It’s amazing when you think on it: I was subjected that evening to a pretty frightening ordeal. For the time it lasted there was so much fear, so much desperation that I can feel my breath catching as I pull forward the memory to write this. Yet I did, and do, tie myself up with the knotty thoughts of what I should have done, of what I did wrong. Yep, what did wrong. This is of course a familiar and somewhat conditioned response. Women feel stupid for ‘letting’ it happen, for moving away from street lights, for going out alone, for taking up public space. Of course we all know that violence, harassment and rape are out there; out there lurking, scuffing their feet and sharing cigarettes until we forget the ‘rules’ and career blindly into their path. It is somehow perceived as a woman’s responsibility to deftly avoid sexual harassment or assault in public space. But there is also for many women a much deeper, less erroneous, sense of ambivalence towards the responsibility of speaking out: what will happen if you do or if you don’t, what it means to keep silent or to speak.

I know that I have probably until now given limited thought to how my willingness to move freely, to take up public space, has been hindered and hijacked by what has gone before. I do know that since that otherwise unremarkable autumn evening I avoid at all costs walking anywhere alone after dark: no distance is too short for my hanging-on-by-a-thread Fiesta to traverse. Yet unless I am, as now, giving credence to the potential limitations harassment places on women’s mobility, I rarely connect the two events. It wasn’t until I completed a survey on women’s safety in public spaces that I began to analyse where I go, how I act and how harassment can, in some senses, shape liberty. Coventry Women’s Voices are currently conducting this survey to gauge “the degree of concern women who live and work in Coventry have about their safety in public spaces”. The questions centre largely on harassment in public spaces, and if you live or work in Coventry I highly recommend that you take the time to fill this out. It really makes you step back and analyse those incidents which you possibly – probably – brushed off or sealed away as ‘one of those things’. Even if it made you angry. Even if it left you humiliated or questioning your validity. And you are not alone in this. The End Violence Against Women Coalition carried out a survey earlier this year, which revealed that 4 in 10 women in London have been sexually harassed in public spaces. International estimates put the figure at 80%. I would say anecdotally and logically this is closer to 100%.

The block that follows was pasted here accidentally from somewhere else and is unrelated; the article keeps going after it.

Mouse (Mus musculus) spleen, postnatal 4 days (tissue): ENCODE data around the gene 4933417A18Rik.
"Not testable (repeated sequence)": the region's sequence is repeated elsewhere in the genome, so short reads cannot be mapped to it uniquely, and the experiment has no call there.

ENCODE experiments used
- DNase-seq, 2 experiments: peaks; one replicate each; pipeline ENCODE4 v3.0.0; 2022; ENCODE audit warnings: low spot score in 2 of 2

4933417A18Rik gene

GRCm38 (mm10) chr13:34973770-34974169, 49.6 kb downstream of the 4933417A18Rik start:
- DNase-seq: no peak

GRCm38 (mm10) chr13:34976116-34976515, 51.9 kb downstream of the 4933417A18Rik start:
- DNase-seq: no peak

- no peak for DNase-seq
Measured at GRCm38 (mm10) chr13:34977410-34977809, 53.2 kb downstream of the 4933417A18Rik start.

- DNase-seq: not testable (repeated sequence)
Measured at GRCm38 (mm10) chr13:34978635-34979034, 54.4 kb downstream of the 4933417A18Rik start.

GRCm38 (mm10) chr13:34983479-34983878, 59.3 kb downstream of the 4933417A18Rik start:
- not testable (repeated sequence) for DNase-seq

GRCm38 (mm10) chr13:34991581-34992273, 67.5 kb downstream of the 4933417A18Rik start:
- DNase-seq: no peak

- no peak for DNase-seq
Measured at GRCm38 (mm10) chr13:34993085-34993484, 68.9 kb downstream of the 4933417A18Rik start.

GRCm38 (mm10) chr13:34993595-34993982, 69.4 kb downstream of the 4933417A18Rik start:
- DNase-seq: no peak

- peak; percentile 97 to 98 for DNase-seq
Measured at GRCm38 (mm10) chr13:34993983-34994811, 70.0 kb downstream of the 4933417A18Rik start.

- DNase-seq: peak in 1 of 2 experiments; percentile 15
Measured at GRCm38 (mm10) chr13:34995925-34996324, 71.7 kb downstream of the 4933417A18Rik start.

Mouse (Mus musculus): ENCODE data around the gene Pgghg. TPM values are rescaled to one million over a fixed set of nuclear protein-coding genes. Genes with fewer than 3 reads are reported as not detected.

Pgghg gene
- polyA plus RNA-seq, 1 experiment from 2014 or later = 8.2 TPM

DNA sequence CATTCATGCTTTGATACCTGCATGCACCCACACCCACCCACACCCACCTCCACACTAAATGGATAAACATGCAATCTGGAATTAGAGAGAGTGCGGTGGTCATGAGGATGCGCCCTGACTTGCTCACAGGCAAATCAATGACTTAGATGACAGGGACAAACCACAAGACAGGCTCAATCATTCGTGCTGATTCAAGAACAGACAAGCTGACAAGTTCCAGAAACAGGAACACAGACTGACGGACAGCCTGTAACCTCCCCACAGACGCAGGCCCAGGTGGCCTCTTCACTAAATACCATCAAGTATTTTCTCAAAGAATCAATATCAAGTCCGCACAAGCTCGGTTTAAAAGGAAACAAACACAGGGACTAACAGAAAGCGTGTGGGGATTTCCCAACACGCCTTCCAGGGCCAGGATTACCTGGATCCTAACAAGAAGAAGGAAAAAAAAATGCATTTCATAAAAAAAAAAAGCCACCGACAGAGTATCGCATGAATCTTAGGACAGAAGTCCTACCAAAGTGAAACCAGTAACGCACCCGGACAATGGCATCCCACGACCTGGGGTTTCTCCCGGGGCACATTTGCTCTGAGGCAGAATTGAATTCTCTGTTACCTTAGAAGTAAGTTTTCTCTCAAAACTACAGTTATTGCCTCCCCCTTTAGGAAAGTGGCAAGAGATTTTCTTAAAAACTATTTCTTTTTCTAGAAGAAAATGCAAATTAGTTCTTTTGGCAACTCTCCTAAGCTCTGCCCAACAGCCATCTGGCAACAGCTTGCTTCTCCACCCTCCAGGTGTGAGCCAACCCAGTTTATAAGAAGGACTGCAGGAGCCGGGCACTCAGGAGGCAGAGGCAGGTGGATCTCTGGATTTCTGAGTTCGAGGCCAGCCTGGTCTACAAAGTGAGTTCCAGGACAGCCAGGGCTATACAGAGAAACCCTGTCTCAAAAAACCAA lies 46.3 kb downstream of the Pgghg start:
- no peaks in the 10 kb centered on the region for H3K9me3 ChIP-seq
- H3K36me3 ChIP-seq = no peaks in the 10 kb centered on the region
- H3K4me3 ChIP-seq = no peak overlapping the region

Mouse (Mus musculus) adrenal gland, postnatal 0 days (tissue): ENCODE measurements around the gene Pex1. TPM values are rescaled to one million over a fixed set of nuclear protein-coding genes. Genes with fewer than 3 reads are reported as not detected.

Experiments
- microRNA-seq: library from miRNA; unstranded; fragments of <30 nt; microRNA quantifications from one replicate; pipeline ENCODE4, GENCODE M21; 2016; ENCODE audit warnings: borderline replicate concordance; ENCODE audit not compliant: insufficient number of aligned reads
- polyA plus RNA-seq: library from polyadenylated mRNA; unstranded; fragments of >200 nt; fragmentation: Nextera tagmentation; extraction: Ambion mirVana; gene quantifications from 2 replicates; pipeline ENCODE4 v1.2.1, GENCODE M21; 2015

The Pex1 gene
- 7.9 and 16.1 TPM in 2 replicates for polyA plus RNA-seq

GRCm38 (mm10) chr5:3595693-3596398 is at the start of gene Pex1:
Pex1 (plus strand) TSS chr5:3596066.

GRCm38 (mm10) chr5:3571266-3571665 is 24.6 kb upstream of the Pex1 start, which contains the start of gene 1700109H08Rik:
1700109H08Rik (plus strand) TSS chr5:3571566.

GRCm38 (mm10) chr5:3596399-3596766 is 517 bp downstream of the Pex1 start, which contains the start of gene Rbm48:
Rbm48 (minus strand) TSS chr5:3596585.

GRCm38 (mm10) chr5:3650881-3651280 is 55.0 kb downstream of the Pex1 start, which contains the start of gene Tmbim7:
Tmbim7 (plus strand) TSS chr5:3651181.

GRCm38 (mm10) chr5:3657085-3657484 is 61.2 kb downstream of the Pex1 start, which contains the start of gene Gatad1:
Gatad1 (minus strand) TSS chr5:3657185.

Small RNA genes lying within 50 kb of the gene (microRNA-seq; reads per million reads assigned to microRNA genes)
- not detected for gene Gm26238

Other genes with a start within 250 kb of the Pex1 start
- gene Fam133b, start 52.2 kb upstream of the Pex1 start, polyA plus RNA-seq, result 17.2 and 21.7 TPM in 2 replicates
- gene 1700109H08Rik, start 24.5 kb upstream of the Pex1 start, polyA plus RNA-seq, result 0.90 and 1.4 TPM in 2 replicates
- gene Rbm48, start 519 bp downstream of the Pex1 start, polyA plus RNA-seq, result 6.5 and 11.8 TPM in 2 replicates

As a society we do not tend to view as important the ubiquitous things, the acts that enmesh themselves with everyday life. Movements such as Hollaback! should be applauded for allowing women the space to share their experiences of street harassment and share in the collective thought that this is very much not OK. I do not think it is OK for a group of males to comment on my mother’s breasts whilst she waits for a bus. I do not think it is OK for a man to put his face so close to mine that I can feel the wetness of his spittle and then shout ‘you’re fucking gorgeous’ so aggressively that it completely nullifies any notion of a compliment. I’m also not a huge fan of being asked constantly, by men who clearly have a want of meaningful pursuits, what my name is. Like it matters. Audrey, Karen, Lisa. I’m Everywoman. There is a problem with how we view harassment in public spaces, in no small part due to the fact that many people struggle to see it as ‘harassment’ at all. It now seems to click so easily into the catch-all term ‘banter’ and so the challenging of it carries assumptions about the woman, rather than the perpetrator. You’re an uptight, histrionic, ‘women’s libber’ if you can’t absorb a few wolf whistles or kissing noises as you carry out the highly eroticised act of getting a pint of milk in your tracksuit bottoms. And this is entirely the point. The catcalling and wolf whistling, the jerky, spasmodic grabbing of sexual organs, the following, the sexual degradation, it all feels so indiscriminate, so done by rote. Such harassment is so pervasive, so entrenched, so normalised and routine that it seems completely devoid of the element it is ostensibly about: sex. Harassment of this kind does not correlate with what a woman is wearing, her age, her level of perceived attractiveness or the size of her breasts. It is not about sex, or sexiness, but it is about entitlement; about casually delivered discrimination and about how our culture carries the weight of the issue with impunity. You’re a ‘lad’, it’s a bit of harmless fun, it’s all so innocuous and trivial that we really should be turning our attention to something with infinitely more gravity.